Nouriel Roubini is the renowned economist who predicted the 2007 Global Financial Crisis and Credit Crunch.
From 1998-2000, Nouriel Roubini served as the Senior Economist for International Affairs on the White House Council of Economic Advisors and then Senior Advisor to the Undersecretary for International Affairs at the U.S. Treasury Department, helping to resolve the Asian and global financial crises, among other issues. The International Monetary Fund, the World Bank and numerous other prominent public and private institutions all draw upon his advisory expertise.
Nouriel Roubini is Professor of Economics at New York University’s Stern School of Business. He is Chairman of Roubini Macro Associates, a global macroeconomic consultancy firm in New York.
You famously predicted the last economic recession, there is now rising concern that we are on the precipice of another global recession. Which factors could play a role in derailing the global economy?
I am not predicting another recession or financial crisis for the time being as the world economy is still expanding. The main tail risks that could derail the global economy are several.
First, a generalised trade war that slows down growth, reduces business and consumer confidence, dampens capital spending, disrupts global supply chains and triggers a major correction of US and global equity markets. Second, the undesirable US fiscal stimulus may lead to an overheating of the US economy, stoke inflation and force the Fed to hike sooner and more than markets expect. Third, a disruptive train wreck in Italy that could threaten the future of the Eurozone. Fourth, a hard landing in China if the challenges of reducing leverage and over-capacity are not addressed through reforms and rebalancing. Fifth, a major geopolitical shock that shakes economies, markets and leads, for example, to a stagflationary increase in oil prices. Sixth, the current frothiness in some asset markets turning into a full-scale asset and credit bubble that eventually goes into a crash and a bust. I do not expect these risks to materialize for the time being; but by 2020 a few of them could emerge, derail global growth and even lead to a recession.
What do you predict could be the repercussions of President Trump’s proposed trade wars with the rest of the world?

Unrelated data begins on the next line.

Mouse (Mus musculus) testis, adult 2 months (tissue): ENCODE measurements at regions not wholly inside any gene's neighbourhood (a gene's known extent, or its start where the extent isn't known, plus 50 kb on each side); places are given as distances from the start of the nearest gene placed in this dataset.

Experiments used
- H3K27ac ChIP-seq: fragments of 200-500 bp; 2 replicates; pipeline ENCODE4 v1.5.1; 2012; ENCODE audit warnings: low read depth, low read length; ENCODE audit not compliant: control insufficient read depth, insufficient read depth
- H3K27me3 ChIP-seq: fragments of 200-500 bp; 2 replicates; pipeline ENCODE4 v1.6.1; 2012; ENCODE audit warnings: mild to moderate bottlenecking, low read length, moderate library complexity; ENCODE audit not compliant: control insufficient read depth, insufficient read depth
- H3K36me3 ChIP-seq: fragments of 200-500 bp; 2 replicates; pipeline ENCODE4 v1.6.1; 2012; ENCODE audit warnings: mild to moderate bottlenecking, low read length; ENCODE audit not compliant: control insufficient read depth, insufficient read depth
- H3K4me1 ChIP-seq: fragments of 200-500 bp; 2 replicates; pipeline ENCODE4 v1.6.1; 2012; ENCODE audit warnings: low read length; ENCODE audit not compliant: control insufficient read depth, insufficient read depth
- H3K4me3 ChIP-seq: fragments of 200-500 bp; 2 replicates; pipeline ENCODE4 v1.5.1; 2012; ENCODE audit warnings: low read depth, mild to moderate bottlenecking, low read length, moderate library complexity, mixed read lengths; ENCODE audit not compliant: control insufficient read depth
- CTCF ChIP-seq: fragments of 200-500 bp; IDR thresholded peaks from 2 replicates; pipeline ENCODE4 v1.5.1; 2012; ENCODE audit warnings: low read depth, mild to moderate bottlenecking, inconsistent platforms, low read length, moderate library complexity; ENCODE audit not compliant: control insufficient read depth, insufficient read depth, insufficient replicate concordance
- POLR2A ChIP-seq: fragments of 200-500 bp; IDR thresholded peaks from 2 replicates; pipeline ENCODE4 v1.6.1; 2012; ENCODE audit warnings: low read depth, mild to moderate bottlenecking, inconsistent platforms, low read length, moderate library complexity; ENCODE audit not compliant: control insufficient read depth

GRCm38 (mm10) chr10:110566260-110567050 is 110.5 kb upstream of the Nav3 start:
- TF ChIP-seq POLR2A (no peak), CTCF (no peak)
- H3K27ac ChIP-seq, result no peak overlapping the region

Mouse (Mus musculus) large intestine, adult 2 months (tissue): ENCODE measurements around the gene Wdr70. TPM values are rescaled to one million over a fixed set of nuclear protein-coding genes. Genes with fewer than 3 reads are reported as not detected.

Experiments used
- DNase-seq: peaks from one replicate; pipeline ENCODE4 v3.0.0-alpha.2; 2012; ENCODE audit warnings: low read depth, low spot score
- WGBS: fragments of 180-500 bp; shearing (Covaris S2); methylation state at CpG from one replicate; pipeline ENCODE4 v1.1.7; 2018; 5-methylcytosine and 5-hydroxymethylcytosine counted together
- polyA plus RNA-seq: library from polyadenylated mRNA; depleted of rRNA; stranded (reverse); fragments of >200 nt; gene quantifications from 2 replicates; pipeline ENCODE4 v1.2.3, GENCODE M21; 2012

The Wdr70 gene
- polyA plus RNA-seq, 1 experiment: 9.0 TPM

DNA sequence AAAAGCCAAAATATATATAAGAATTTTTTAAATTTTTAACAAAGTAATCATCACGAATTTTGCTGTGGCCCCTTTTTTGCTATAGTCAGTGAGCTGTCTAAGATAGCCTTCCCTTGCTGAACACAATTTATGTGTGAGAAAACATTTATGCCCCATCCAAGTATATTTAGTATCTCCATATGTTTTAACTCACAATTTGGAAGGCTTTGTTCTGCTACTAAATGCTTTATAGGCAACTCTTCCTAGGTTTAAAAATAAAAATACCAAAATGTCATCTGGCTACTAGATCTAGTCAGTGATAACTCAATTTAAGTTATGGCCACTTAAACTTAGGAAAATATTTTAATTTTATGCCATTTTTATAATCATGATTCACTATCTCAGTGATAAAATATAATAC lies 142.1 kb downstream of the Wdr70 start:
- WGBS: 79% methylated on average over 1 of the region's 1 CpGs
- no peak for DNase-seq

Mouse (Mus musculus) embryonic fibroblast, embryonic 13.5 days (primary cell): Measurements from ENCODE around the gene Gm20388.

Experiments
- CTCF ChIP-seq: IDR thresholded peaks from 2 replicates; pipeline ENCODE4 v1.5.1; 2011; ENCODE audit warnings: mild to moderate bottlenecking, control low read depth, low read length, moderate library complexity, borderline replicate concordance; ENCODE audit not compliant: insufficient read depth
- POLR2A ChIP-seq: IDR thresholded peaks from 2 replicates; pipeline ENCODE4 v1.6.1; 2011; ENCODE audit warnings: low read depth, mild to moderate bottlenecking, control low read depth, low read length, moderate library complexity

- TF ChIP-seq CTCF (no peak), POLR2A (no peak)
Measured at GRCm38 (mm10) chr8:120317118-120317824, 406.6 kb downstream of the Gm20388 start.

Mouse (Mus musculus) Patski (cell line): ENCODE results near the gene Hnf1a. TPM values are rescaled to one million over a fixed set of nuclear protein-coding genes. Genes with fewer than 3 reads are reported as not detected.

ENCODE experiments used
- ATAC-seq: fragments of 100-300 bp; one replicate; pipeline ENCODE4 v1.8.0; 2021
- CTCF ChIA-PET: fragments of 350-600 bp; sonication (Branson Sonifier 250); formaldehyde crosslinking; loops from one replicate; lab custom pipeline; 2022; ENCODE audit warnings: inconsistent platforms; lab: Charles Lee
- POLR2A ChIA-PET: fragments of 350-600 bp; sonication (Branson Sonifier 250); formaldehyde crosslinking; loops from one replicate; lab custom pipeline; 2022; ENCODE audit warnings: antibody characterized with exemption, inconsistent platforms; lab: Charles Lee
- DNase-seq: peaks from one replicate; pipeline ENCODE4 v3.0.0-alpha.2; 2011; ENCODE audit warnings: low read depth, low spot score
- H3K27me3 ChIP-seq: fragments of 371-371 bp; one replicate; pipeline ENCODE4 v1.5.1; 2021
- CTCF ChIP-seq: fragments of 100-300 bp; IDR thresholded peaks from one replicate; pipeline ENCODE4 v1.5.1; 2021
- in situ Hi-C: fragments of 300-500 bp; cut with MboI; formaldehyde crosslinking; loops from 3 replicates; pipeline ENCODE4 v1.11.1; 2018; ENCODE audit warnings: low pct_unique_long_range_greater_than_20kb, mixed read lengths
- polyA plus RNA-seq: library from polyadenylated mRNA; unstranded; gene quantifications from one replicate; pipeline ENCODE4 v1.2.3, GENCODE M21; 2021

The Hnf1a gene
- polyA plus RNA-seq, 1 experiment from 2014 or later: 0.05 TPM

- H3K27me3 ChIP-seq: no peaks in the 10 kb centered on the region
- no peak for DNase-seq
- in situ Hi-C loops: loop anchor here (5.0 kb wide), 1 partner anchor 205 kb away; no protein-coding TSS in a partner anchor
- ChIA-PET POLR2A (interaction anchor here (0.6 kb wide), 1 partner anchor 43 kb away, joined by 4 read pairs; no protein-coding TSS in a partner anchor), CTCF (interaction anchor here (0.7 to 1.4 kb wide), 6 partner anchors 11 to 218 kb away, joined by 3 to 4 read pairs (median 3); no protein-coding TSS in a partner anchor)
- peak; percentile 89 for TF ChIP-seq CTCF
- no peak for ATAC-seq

I fear that Trump’s trade policies will lead to a generalised global trade war. Trump sees China as a strategic threat to the US: thus, he will impose tariffs on most Chinese exports to the US, severely restrict Chinese foreign direct investment (FDI) into the US and also restrict the transfer of technology and intellectual property to China. Trump will impose tariff on all US import of foreign autos including those from Europe, Asia and North America. And now the NAFTA renegotiation looks like being dead on arrival. The US trading partners will retaliate in a number of different ways and we may end up in a world with more restricted trade and international mobility in goods, services, technology, capital, labour information and data. Thus, a less globalised world that will slow global growth and hurt business and investors’ confidence.
How do you think the global economy will be impacted by Brexit and the political unrest across Europe such as the recent political uncertainty in Italy?
Brexit will have a greater impact on the UK than on the EU economy: slower potential growth and poorer living standards. But in the EU and Eurozone, like in the US and UK, we are also seeing a populist backlash against globalisation, trade, migration, supranational authorities and even disruptive technologies. Populist and anti-establishment parties are already in power in six EU countries. Establishment parties need to pursue reforms that increase growth, jobs and wages and reverse this populist backlash. Otherwise disintegration forces may take hold in Europe. The weakest link in the Eurozone today is Italy, a country that is too big to fail and too big to be saved too and that is now starting to pursue risky populist and heterodox policies.